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Alejandro González Ińárritu
Brad Pitt, Cate Blanchett, Gael García Bernal, Rinko Kikuchi
Writing Credits:
Guillermo Arriaga

Tragedy strikes a married couple on vacation in the Moroccan desert, touching off an interlocking story involving four different families.

Box Office:
$25 million.
Opening Weekend
$5,558,095 on 1251 screens.
Domestic Gross

Rated R

Aspect Ratio: 1.85:1
English Dolby 5.1
French Dolby 5.1
Supplements Subtitles:

Runtime: 143 min.
Price: $9.98
Release Date: 2/20/2007

• Trailer
• Previews


-LG OLED65C6P 65-Inch 4K Ultra HD Smart OLED TV
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-Panasonic DMP-BD60K Blu-Ray Player
-Chane A2.4 Speakers
-SVS SB12-NSD 12" 400-watt Sealed Box Subwoofer


Babel [Blu-Ray] (2006)

Reviewed by Colin Jacobson (October 3, 2019)

With a title like Babel, you expect a movie that takes unusual paths, and that’s exactly what you get with this challenging 2006 film. A Moroccan family acquires a rifle to kill jackals that threaten their sheep.

They leave the gun with young sons Ahmed (Said Tarchani) and Yussef (Boubker Ait El Caid) to guard the animals, and the boys debate whether it can shoot as far as promised. They decide to fire at a moving tour bus and they hit it.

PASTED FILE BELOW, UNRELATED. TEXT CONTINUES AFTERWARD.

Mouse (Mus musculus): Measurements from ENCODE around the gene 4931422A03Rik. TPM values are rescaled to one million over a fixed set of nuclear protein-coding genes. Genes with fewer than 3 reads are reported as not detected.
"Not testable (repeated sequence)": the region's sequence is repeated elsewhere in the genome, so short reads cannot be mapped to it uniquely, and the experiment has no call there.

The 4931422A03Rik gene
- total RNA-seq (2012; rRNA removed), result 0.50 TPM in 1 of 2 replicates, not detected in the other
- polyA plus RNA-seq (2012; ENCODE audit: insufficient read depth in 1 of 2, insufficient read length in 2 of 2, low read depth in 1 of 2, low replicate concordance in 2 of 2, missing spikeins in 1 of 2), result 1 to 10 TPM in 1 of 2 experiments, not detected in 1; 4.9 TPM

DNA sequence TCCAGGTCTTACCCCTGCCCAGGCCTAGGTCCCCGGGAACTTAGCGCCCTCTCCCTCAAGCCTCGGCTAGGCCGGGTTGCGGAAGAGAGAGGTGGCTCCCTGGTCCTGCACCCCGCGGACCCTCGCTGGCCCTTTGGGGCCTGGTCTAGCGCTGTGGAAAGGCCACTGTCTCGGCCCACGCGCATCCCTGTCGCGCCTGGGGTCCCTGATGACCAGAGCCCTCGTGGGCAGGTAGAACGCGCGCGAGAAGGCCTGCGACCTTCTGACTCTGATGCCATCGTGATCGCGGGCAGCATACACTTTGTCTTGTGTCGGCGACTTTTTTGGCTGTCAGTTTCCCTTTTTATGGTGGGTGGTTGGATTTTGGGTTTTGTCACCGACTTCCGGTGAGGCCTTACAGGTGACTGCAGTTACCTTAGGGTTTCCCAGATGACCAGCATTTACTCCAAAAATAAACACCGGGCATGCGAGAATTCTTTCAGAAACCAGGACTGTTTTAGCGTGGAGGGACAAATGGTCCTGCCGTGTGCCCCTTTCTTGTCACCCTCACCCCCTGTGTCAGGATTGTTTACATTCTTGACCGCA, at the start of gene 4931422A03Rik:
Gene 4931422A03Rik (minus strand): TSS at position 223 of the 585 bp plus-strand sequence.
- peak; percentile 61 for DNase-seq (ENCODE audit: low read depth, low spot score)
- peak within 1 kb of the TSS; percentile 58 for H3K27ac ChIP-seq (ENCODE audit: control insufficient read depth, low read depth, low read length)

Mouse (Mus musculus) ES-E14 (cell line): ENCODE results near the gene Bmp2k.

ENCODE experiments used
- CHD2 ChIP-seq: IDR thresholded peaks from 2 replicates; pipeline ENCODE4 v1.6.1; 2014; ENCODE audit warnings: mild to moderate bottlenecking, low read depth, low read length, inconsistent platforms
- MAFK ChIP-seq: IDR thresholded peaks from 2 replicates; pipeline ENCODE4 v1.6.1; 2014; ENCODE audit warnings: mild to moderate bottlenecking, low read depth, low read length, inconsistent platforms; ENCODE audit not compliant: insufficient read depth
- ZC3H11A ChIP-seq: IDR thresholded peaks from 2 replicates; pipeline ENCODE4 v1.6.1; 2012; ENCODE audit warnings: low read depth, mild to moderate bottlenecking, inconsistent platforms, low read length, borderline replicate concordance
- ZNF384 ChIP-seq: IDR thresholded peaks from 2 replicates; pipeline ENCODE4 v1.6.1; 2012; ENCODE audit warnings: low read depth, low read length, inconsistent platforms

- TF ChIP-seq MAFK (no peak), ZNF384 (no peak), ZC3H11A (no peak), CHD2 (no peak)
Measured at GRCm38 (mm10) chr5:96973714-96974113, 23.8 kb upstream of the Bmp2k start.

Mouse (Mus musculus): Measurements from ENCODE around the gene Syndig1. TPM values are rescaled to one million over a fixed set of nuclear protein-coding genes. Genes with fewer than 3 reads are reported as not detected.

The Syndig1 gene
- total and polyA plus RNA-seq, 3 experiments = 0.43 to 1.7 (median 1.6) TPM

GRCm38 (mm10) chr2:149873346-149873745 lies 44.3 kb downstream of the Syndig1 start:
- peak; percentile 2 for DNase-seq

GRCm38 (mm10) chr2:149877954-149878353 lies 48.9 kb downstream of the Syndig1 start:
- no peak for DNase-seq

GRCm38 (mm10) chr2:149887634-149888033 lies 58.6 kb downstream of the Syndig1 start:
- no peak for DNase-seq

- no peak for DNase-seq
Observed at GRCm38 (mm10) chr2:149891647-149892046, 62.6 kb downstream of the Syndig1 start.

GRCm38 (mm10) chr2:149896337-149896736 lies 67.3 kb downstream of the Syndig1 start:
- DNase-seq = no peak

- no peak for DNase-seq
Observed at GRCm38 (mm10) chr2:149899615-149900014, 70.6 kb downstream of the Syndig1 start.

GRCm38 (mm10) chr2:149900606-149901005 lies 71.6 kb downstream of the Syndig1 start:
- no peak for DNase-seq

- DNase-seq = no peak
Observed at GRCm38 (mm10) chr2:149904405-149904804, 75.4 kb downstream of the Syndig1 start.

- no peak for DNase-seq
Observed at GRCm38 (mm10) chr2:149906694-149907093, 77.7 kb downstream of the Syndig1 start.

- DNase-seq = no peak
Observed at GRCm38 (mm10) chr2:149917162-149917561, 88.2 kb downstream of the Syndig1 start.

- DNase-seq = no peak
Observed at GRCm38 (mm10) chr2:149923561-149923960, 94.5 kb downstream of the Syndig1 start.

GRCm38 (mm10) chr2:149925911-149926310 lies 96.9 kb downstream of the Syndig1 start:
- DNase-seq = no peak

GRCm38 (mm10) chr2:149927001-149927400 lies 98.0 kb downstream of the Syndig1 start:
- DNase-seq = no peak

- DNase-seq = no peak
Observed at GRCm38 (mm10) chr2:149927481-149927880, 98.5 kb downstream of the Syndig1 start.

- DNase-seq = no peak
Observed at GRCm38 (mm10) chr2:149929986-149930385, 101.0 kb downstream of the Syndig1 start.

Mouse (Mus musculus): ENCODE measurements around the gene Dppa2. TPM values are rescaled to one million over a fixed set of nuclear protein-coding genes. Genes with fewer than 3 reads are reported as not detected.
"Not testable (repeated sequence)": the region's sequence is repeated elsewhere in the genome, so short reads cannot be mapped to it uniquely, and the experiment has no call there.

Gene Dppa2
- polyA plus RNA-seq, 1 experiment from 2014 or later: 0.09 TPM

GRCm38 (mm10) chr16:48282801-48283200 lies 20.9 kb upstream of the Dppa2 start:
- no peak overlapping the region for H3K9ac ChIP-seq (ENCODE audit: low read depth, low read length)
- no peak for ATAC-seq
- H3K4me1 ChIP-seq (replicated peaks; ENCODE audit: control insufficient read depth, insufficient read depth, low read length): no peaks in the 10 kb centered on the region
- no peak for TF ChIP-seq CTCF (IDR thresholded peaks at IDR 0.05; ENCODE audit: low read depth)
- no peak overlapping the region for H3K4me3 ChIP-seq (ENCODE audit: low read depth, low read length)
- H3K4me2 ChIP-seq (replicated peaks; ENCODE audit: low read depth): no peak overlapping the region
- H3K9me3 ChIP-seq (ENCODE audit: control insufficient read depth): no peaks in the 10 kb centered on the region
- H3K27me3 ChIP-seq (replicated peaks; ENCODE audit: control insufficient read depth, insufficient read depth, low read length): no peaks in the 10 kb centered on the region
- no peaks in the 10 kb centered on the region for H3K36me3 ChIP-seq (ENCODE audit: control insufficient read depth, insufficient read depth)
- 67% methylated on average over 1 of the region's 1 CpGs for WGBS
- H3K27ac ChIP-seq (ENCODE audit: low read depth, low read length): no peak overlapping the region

From there we go to San Diego to meet a Mexican housekeeper named Amelia (Adriana Barraza). She cares for Mike (Nathan Gamble) and Debbie (Elle Fanning), the kids of an American couple.

Amelia’s son is getting married and she ends up stuck looking after Mike and Debbie the day of the ceremony. They go off to the event with Amelia’s nephew Santiago (Gael Garcia Bernal).

As for the kids’ parents, Richard (Brad Pitt) and Susan Jones (Cate Blanchett) are in Morocco as a getaway to try to help relieve some marital stress. This doesn’t work, and it gets worse when that bullet I mentioned earlier strikes their tour bus… and hits Susan in the neck.